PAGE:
Rose Atoll consists of two small islets (Sand Island - 2.5 ha and Rose Island - 5.2 ha), covering six hectares of emergent land and 15,878 ha of submerged reef (Wegmann & Holzwarth 2006), and is the only uninhabited island in American Samoa. Rose is the easternmost island of Samoa and is situated 120 km east-southeast of Ta’u Island (Wegmann & Holzwarth 2006). Rose is one of the smallest atolls in the world, it is almost square with sides of approximately 1.5 miles and it encloses a lagoon of 2 km across at the widest point. Rose Island is permanently vegetated, although Sand Island is only vegetated intermittently (it is frequently cleared by hurricanes) (Rodgers et al. 1992). The reef is made mostly of coralline algae, as opposed to coral, and therefore is quite unusual (Wegmann & Holzwarth 2006). The atoll became a National Wildlife Refuge under the US Fish and Wildlife Service (USFWS) in 1973 and it is home to 11 species of migratory seabird, as well as the threatened green sea turtle. Rose Atoll receives far less precipitation than the majority of American Samoa because of its low elevation: hurricanes are frequent (Wegmann & Holzwarth 2006).
Rose Atoll is a key migratory stopover for at least seven seabird species (Wegmann & Holzwarth 2006) and approximately 97% of the seabird population of American Samoa resides on Rose (USFWS 2010). The Sooty Tern dominates population numbers on Rose Atoll. Abundances of several hundred thousand have been recorded frequently (400,000 in 1974, 300,000 in 1975 (Amerson et al. 1982)). However, little quantitative data has been documented for this species on Rose more recently. Black Noddies have usually been observed in the hundreds (235 in 1980, (Amerson et al. 1982) 292 in 1988 and 583 in 2005 (Wegmann & Holzwarth 2006)) and are most often found in nests in high up Pisonia branches (Amerson et al. 1982). Red-footed Boobies have been recorded in similar numbers, although their populations have shown greater fluctuation (3500 in 1975 (Amerson et al. 1982), 450 in 1984 and 142 in 2002 (Wegmann & Holzwarth 2006). Rose is one of only three nesting sites for Red-footed Boobies in American Samoa (Amerson et al. 1982). The activity of tree nesting seabirds such as Black Noddies and Red-footed Boobies could be adapted to significant but non-catastrophic disturbances, explaining their observed tolerance to hurricanes and the Pisonia die-off (Wegmann & Holzwarth 2006). Brown Boobies are common, and at its peak, the Brown Booby population on Rose Atoll may be the largest and densest in the Central and South Pacific (possibly with the exception of Palmyra in the Line Islands) (Amerson et al. 1982). Masked Boobies have been common on Rose Atoll (540 in 1974, 200 in 1976 (Amerson et al. 1982), although the numbers recorded more recently have been much lower (15 in 1989, 18 in 1991, 12 in 1998 (Wegmann & Holzwarth 2006)). The ground nesting Brown Noddy is also found on Rose (143 in 1982, 148 in 1991 and 111 in 2002 (Wegmann & Holzwarth 2006)). Common White Terns breed on all islands in American Samoa and although previously common, sightings have declined more recently (550 in 1975 (Amerson et al. 1982), 75 in 1984, 63 in 2002 (Wegmann & Holzwarth 2006)). Breeding of the species has been recorded mostly from September/October to February (southern summer) (Amerson et al. 1982). Rose Atoll is the Greater Frigatebird’s major nesting site in American Samoa (Amerson et al. 1982). Abundances tend to be in the hundreds (200 in 1970, 300 in 1974, 750 in 1976 (Amerson et al. 1982). Nesting has been recorded in June and October (Amerson et al. 1982). The Lesser Frigatebird is also common on Rose (200 in 1975, 425 in 1976 (Amerson et al. 1982). Grey-backed Terns are relatively uncommon across the whole of American Samoa, with the total population estimated at less than 200 (Amerson et al. 1982). A small number have been observed on Rose Atoll (14 in 1976 (Amerson et al. 1982)). Red-tailed Tropicbirds are also present in small numbers (40 in 1976 (Amerson et al. 1982), 27 in 1990 and 26 in 2005 (Wegmann & Holzwarth 2006)). Between 1976 and 1991 there were a small number of sightings of vagrant, off-course migratory birds, most commonly the Long-tailed New Zealand Cuckoo (Wegmann & Holzwarth 2006).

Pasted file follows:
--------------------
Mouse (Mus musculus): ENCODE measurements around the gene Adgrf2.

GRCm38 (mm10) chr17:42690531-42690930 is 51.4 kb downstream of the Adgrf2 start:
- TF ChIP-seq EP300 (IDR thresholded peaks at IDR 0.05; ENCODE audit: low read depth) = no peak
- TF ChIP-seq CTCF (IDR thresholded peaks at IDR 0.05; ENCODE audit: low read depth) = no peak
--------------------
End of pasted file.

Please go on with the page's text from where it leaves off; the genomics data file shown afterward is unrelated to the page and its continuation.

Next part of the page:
Non-bird biodiversity: The lagoon hosts a diverse array of marine life, including a population of rare giant clams and a number of fish species (Wegmann & Holzwarth 2006). The vegetation on Rose is dominated by the Tournefortia argentea shrub. The previously extensive Pisonia forest has significantly declined since the end of the 20th Century (Wegmann & Holzwarth 2006). Strawberry Hermitcrabs gather under vegetation during the day and forage across the island at night (Wegmann & Holzwarth 2006).
BirdLife International (2021) Important Bird Areas factsheet: Rose Atoll. Downloaded from http://www.birdlife.org on 18/01/2021.